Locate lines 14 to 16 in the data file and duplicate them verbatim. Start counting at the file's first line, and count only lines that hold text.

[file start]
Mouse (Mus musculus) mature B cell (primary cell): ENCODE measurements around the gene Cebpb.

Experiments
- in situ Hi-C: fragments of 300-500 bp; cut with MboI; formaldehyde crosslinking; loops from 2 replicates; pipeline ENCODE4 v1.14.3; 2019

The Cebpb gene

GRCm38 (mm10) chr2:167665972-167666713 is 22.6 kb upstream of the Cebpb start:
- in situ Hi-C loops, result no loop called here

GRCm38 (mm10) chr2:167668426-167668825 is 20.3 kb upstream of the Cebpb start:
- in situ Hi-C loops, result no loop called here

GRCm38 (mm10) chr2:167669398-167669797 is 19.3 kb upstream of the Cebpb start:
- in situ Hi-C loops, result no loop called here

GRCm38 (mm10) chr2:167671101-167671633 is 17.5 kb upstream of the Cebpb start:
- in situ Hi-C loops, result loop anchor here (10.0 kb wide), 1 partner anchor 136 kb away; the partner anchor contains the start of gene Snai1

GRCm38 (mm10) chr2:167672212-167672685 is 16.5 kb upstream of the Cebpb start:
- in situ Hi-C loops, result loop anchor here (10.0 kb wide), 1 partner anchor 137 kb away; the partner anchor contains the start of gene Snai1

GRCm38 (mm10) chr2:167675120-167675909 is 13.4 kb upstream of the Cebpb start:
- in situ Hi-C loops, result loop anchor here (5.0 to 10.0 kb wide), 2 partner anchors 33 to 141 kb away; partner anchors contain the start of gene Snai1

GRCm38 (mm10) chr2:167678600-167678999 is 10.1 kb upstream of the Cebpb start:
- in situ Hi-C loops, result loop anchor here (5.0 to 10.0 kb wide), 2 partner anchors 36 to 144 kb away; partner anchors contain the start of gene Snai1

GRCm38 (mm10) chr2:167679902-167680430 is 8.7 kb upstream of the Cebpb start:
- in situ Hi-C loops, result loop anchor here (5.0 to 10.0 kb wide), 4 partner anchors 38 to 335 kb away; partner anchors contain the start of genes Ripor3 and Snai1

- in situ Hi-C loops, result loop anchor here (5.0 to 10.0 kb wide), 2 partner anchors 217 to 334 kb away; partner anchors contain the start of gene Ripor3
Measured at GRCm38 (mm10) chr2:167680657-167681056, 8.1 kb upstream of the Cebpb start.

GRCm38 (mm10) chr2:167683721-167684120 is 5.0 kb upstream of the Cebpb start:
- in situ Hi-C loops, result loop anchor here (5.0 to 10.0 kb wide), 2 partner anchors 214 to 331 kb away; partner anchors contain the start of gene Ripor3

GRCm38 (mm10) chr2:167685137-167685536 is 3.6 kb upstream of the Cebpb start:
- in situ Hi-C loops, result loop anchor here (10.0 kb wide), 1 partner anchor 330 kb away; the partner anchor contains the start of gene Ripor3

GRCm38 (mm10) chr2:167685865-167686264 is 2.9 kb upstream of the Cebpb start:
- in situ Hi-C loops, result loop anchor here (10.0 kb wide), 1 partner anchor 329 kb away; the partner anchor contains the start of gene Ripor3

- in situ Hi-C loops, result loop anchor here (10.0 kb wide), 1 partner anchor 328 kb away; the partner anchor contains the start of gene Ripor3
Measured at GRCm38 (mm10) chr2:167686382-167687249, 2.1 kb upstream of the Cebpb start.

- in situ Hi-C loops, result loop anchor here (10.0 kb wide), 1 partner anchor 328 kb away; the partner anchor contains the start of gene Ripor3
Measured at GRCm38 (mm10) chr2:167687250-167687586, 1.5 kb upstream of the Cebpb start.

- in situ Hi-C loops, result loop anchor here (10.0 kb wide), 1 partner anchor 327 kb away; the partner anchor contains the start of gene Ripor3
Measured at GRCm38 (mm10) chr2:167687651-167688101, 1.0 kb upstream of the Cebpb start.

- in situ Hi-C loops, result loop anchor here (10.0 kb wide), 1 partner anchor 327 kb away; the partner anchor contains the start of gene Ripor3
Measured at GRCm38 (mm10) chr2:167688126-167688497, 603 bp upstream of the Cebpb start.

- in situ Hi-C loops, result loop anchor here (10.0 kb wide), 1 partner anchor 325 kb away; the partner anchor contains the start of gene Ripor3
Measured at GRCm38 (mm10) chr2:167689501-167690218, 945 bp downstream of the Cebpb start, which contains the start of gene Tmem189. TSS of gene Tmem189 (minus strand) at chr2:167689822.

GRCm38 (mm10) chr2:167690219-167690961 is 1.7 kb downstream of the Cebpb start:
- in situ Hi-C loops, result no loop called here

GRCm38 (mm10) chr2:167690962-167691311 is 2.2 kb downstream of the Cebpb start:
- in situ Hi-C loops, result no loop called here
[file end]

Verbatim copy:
- in situ Hi-C loops, result loop anchor here (10.0 kb wide), 1 partner anchor 137 kb away; the partner anchor contains the start of gene Snai1

GRCm38 (mm10) chr2:167675120-167675909 is 13.4 kb upstream of the Cebpb start:
- in situ Hi-C loops, result loop anchor here (5.0 to 10.0 kb wide), 2 partner anchors 33 to 141 kb away; partner anchors contain the start of gene Snai1